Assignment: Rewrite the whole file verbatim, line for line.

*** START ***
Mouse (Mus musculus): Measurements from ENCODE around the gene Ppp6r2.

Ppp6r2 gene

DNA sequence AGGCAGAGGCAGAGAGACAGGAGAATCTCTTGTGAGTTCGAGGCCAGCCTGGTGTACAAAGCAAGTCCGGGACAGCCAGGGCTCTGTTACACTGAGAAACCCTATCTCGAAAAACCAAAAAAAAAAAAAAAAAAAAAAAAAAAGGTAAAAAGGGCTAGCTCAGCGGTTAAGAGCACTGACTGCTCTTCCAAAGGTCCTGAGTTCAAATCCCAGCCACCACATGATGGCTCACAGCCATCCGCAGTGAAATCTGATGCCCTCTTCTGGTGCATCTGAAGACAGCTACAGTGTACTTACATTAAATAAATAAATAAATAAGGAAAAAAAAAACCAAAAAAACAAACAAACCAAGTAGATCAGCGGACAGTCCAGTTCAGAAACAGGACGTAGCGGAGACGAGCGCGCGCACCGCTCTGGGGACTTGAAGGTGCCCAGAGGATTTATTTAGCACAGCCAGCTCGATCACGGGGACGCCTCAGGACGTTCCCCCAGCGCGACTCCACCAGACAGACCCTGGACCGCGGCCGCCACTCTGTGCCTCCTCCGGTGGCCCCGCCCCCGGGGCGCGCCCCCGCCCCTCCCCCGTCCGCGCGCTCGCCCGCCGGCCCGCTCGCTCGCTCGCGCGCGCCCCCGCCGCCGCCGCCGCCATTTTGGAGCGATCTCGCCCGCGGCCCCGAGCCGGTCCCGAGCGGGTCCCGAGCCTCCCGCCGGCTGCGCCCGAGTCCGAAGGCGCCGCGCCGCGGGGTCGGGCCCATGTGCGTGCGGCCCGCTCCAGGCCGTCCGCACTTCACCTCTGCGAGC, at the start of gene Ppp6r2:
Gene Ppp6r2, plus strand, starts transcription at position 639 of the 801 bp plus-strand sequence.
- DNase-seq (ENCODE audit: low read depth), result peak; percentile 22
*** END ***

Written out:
Mouse (Mus musculus): Measurements from ENCODE around the gene Ppp6r2.

Ppp6r2 gene

DNA sequence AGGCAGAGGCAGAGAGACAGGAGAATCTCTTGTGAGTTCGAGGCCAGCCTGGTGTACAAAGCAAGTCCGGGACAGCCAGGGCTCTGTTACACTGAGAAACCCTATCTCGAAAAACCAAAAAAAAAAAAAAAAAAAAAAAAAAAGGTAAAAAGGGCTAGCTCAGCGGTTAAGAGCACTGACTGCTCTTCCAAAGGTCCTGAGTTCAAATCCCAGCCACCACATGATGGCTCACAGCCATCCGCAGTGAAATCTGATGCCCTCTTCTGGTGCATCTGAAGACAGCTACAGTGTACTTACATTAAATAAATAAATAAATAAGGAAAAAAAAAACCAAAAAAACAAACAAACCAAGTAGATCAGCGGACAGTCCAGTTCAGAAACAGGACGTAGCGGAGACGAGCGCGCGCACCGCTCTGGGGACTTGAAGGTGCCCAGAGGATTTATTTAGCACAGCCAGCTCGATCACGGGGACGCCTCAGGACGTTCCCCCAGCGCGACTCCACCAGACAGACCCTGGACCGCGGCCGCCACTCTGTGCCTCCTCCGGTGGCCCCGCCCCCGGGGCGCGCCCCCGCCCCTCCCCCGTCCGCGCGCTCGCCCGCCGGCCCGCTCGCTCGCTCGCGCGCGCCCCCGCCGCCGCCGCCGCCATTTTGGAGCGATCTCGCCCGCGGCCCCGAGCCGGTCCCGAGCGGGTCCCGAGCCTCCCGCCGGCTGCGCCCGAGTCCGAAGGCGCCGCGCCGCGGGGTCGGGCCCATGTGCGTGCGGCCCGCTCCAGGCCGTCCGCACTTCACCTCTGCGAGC, at the start of gene Ppp6r2:
Gene Ppp6r2, plus strand, starts transcription at position 639 of the 801 bp plus-strand sequence.
- DNase-seq (ENCODE audit: low read depth), result peak; percentile 22